• I thought that not all browsers support them since it is something new.
    Wrong!!! The WebSocket protocol and standard APIs are very mature.  Both the IETF and W3C have formally standardized WebSockets since 2011 and is fully supported by all modern browsers!
  • I thought that the learning curve will be too steep and we plainly did not have time to deal with it.
    Wrong again!!!  With client libraries that are provided by the WebSockets vendor it takes very little time (an hour or less) to get familiar with the technology and start developing an application.
  • I thought that we will have to rewrite our all great REST beauty entirely to accommodate WebSockets
    Wrong #3!  All it takes, is to move the very same code from $http(…).then() (for AngularJS) or $.ajax(…).then() callback function into the callback function that is called when the WebSocket message is received.

Later I was asked by a friend of mine to play with the Kaazing WebSocket Gateway (I was not working for Kaazing at that time). I tried to pick the most ‘trivial’ app (that was not domain specific such as data streaming, gaming, etc.) and decided on a good-old TODO list. Except, mine had to be shared between multiple users.

Even with such a simple app I  immediately realized the benefits that WebSockets offered comparing to doing it with REST calls.

If we were to implement shared TODO using REST we would at least have to deal with several issues:

  • Server Load. A shared TODO application with REST clients has to continuously query the server for the changes. Needless to say these REST calls impact overall performance regardless if anything has changed, or not.  If I had 100,000 clients, that means 100,000 calls to the server and database, etc.
  • Server Logic to Detect Changes. Clearly we do not want to send the whole list of TODO items to everyone.  There is a need to implement the logic to detect changes and notify interested client apps about these changes.  Not too trivial.
  • Race conditions.  REST implementations will require timers to go off rather often to address the situation when multiple users are updating the same record. Ideally, I would want to disable the record for everyone else once some user is working on it.  Using REST could potentially result in a seriously high load on both the servers and the clients. And the browser may not be fond of the JavaScript code that issues the REST call every 100 or so ms. Server will get less and less happy as more and more clients get on board.  Think of the extreme case: 100,000 clients @ 100 ms each = 1,000,000 calls/sec. which may, by the way, simply inform that no changes occurred!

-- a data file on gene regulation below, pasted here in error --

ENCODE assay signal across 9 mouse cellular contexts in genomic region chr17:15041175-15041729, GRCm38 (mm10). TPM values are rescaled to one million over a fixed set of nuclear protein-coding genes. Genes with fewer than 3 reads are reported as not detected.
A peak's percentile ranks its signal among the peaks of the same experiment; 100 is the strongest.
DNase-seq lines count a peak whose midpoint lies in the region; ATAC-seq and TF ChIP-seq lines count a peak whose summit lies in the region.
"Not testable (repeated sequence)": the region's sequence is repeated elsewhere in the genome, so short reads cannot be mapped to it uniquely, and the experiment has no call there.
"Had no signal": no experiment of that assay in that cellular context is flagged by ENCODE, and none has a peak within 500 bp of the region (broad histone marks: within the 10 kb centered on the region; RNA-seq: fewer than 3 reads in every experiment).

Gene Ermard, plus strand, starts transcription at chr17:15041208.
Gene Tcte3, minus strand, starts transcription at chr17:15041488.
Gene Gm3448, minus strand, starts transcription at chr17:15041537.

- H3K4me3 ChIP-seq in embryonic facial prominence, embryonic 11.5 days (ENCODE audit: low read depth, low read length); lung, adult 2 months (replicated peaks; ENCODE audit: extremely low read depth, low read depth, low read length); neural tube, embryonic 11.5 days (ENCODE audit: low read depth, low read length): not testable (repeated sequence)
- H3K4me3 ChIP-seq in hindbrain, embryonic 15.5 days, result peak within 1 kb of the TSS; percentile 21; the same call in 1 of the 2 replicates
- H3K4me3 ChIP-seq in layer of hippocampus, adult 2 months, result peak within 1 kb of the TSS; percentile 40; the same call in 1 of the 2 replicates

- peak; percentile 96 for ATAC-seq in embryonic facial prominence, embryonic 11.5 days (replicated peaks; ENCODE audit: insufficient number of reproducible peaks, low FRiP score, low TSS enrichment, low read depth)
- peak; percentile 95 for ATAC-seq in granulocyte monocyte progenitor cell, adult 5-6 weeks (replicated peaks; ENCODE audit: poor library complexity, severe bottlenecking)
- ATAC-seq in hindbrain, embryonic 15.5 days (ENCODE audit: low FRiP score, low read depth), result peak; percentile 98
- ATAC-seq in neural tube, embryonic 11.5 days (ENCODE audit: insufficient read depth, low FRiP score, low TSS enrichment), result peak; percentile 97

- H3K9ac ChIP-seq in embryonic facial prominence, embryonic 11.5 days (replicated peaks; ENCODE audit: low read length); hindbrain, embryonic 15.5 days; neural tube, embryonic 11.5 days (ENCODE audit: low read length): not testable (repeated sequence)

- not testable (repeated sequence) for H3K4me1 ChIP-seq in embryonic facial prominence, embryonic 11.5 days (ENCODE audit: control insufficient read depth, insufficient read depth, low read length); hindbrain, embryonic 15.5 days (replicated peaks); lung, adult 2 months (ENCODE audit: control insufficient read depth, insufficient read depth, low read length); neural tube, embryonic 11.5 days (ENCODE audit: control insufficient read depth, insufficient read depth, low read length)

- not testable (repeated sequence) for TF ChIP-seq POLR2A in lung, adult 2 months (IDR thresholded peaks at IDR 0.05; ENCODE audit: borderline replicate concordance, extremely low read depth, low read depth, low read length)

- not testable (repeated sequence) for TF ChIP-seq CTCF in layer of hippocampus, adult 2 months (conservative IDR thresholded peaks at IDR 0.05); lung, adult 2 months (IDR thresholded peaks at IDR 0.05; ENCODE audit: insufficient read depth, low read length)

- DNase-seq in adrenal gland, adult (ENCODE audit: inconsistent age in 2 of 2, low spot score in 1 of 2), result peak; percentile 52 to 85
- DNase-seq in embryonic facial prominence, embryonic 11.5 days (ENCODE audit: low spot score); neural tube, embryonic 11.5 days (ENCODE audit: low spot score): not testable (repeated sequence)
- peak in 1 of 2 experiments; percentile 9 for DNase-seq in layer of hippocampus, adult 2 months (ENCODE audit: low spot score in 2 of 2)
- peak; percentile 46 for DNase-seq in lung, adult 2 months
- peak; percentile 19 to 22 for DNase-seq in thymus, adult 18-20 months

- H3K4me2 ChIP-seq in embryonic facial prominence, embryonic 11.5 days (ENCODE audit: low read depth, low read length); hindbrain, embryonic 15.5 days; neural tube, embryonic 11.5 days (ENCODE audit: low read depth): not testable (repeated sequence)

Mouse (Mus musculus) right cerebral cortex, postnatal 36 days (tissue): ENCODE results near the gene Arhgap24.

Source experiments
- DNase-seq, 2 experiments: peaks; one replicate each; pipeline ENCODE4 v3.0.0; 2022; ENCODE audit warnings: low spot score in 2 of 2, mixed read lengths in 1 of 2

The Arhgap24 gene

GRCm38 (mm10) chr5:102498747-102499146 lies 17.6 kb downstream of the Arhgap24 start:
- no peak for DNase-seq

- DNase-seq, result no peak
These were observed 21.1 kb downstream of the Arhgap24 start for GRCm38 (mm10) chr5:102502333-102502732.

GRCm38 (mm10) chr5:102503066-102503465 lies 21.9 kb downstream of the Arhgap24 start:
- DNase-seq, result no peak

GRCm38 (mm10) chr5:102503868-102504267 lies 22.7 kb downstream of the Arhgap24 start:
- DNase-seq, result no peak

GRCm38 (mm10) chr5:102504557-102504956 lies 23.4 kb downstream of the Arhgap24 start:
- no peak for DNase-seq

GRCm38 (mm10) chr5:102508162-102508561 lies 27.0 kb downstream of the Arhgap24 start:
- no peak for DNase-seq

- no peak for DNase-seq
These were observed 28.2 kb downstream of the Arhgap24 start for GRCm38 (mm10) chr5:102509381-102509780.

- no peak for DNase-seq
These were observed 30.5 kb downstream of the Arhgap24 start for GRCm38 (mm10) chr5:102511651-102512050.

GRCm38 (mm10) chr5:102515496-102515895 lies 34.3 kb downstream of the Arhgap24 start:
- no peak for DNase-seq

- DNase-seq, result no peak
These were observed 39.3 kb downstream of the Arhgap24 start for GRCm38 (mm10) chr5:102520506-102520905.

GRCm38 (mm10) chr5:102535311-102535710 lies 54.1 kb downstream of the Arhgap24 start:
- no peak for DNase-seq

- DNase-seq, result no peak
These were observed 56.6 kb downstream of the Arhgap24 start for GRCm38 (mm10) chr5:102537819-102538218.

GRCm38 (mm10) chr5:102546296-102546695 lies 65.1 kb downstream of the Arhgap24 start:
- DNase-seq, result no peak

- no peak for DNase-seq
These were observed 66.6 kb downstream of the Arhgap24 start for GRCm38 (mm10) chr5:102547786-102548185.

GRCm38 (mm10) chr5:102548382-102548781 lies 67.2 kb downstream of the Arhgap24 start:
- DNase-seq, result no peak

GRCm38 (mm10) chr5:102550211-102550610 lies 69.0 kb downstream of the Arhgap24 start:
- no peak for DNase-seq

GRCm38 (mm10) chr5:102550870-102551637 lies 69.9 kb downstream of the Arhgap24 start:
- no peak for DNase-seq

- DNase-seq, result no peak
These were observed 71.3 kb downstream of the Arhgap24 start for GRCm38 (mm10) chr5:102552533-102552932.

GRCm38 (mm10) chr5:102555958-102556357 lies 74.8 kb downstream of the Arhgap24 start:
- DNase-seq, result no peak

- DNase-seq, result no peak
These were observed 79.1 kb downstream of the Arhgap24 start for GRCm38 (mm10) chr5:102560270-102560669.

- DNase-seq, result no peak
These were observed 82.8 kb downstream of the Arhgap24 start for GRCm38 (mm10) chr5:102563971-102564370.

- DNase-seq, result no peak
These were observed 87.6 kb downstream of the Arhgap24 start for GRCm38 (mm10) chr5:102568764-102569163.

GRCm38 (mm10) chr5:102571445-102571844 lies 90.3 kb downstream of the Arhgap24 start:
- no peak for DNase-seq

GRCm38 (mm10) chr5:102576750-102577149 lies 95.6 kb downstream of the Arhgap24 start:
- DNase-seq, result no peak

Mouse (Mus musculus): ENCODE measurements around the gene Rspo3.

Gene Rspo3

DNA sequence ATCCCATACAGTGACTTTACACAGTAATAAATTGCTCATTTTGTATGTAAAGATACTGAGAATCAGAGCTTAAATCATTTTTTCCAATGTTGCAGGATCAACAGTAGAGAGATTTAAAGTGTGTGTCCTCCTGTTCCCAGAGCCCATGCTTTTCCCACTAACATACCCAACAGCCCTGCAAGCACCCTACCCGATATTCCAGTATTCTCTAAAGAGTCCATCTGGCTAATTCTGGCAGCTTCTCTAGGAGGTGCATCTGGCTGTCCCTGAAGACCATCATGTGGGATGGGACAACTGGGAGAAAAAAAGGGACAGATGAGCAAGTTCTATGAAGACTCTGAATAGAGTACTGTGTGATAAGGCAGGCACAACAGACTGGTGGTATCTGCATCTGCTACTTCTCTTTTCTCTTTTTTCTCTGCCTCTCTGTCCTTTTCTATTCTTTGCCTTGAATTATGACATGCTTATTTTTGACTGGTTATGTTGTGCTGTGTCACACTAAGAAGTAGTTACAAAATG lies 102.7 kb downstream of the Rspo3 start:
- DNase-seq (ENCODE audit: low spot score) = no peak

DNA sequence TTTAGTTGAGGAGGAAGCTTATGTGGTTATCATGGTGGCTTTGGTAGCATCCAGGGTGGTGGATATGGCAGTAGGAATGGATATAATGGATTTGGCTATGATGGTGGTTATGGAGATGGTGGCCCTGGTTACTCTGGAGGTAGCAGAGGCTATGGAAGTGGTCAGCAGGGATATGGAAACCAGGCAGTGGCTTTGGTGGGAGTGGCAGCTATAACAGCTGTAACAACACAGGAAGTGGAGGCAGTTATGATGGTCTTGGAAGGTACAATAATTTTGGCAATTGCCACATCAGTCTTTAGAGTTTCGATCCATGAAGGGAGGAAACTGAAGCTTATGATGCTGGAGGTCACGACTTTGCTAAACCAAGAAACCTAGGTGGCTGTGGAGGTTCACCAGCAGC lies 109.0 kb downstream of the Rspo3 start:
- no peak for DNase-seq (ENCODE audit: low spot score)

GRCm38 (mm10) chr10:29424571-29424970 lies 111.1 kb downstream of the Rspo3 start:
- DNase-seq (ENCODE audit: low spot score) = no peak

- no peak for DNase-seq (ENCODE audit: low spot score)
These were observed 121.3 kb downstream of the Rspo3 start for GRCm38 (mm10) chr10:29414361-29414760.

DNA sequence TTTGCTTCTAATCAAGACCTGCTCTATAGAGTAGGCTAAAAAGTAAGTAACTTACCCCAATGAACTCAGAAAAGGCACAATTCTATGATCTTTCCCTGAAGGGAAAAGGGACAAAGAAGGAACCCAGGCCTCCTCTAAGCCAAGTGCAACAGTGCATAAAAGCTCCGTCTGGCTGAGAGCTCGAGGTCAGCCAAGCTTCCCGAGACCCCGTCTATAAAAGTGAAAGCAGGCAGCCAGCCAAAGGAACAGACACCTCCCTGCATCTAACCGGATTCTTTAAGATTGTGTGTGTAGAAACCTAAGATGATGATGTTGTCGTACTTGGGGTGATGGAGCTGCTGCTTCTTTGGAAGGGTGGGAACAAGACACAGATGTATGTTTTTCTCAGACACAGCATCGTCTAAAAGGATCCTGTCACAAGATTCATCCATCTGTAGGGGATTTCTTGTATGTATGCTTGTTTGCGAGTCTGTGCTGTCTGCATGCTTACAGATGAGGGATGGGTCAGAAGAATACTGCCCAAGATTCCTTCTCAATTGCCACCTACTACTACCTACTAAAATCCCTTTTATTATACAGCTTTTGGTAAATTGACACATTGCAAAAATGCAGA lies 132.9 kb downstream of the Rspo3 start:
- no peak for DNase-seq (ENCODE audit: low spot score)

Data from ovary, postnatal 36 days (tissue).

Then the lightbulb went off.  Using WebSockets addresses all of these concerns!

  • Servers load is not an issue anymore.  Performance is now based on the number of changes but not on the number of the clients.  As the change occurs, all the interested clients are notified.  The rest of the time, nothing is happening.  There is no wasted computing resources.
  • There is no need of any server logic to track the changes at all! Once the user changed the TODO item, a message is sent to all the interested clients to simply update their UI. We did have to also have another listener on the server to update the database with the changes. But the database is not overloaded at all.  It just has to work a little bit just for the initial load to get the state for the new coming clients.
  • With a high-throughput gateway (such as Kaazing), clients can easily send messages when the user’s mouse hovers over a certain item (either in or out).  Other clients that are not interested in these events can merely just disable their interest.  Certainly it would be incorrect to say that race conditions will never happen, but the possibility is far more remote.

The sample app I created resulted in a tutorials that can be found at:

I also learned a critical fact that somehow I missed in that earlier Wikipedia article.  WebSocket can be and should be used as a low-level transport layer to allow any applications protocol such as the publish/subscribe model (e.g., JMS, AMQP or some custom protocol) to run over the web. While it may not sound too exciting for front-end developers it, actually, opens a whole world of features that enterprise developers have been successfully using for years.

Now that I’ve laid to rest my initial misconceptions about WebSocket and had my “Aha!” moment with this cool technology, I am going to start creating  samples for different use cases to compile a ‘library’ of WebSockets Architectural patterns to share with all you.

Stay tuned!